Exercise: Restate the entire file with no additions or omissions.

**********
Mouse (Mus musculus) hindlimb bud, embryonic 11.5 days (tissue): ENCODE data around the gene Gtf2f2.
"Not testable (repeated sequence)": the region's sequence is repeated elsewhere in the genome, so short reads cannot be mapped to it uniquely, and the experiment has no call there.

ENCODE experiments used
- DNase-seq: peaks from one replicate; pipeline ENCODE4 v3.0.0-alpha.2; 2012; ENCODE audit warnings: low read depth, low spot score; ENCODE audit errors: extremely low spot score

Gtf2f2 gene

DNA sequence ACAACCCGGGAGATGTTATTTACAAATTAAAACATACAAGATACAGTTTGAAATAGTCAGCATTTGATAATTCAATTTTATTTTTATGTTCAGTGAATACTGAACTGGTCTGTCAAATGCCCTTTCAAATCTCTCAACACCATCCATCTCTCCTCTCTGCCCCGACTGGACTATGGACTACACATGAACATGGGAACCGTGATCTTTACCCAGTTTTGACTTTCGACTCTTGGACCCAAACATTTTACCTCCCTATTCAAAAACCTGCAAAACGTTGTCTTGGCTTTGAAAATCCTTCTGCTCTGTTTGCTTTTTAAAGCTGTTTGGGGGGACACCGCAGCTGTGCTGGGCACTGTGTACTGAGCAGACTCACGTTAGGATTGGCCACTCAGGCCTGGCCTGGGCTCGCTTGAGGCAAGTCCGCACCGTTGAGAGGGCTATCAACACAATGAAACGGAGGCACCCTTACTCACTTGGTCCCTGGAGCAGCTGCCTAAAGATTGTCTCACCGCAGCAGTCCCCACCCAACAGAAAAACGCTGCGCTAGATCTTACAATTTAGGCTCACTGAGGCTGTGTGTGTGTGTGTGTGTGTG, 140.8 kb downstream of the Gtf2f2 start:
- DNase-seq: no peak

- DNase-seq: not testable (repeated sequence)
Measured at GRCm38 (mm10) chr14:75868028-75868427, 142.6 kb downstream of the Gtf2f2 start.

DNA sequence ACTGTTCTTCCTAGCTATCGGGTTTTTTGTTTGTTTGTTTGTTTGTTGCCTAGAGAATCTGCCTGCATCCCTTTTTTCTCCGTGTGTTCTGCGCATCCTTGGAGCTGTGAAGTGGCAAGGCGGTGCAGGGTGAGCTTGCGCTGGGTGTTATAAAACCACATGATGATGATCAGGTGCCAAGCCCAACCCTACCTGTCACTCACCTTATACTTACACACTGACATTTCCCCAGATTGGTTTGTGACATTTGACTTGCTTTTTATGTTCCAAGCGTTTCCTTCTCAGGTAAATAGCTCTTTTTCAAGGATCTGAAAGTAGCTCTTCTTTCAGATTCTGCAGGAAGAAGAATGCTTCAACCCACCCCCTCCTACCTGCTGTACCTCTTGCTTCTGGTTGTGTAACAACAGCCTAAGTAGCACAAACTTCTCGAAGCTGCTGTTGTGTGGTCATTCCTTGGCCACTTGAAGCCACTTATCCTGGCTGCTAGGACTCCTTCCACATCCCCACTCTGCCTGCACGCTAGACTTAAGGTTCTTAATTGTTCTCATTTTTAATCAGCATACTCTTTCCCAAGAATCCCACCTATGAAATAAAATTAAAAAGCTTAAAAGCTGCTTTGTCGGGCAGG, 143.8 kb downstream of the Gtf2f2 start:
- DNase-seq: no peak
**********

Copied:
Mouse (Mus musculus) hindlimb bud, embryonic 11.5 days (tissue): ENCODE data around the gene Gtf2f2.
"Not testable (repeated sequence)": the region's sequence is repeated elsewhere in the genome, so short reads cannot be mapped to it uniquely, and the experiment has no call there.

ENCODE experiments used
- DNase-seq: peaks from one replicate; pipeline ENCODE4 v3.0.0-alpha.2; 2012; ENCODE audit warnings: low read depth, low spot score; ENCODE audit errors: extremely low spot score

Gtf2f2 gene

DNA sequence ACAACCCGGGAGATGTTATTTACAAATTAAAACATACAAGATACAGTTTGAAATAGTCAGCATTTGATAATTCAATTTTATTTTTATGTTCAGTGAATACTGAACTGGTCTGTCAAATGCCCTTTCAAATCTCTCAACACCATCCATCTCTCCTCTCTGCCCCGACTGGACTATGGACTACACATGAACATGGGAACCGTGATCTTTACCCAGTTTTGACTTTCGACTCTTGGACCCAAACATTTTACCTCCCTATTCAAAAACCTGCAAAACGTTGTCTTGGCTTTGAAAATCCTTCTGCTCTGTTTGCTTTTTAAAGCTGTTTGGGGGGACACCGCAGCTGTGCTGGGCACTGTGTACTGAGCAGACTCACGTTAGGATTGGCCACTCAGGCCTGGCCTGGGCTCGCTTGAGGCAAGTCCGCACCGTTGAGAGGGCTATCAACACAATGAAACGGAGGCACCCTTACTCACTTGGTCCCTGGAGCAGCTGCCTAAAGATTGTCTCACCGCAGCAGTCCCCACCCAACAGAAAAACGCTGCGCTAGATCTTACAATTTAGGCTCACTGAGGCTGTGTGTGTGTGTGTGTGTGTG, 140.8 kb downstream of the Gtf2f2 start:
- DNase-seq: no peak

- DNase-seq: not testable (repeated sequence)
Measured at GRCm38 (mm10) chr14:75868028-75868427, 142.6 kb downstream of the Gtf2f2 start.

DNA sequence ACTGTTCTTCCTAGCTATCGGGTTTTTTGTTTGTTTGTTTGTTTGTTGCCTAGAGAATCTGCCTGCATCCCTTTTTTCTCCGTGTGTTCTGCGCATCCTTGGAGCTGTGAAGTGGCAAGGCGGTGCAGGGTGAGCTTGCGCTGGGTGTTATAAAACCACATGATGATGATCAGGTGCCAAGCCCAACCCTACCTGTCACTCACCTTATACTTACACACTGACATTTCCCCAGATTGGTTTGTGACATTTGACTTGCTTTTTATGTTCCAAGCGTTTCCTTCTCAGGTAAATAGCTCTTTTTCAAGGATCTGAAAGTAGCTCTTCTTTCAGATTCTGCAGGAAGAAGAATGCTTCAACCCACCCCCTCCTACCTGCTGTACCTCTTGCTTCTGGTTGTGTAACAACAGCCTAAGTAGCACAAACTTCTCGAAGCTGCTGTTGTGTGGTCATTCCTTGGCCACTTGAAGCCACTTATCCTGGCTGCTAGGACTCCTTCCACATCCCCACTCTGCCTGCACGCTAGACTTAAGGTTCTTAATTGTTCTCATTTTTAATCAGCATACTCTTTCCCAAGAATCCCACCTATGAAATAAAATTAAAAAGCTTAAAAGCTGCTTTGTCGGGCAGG, 143.8 kb downstream of the Gtf2f2 start:
- DNase-seq: no peak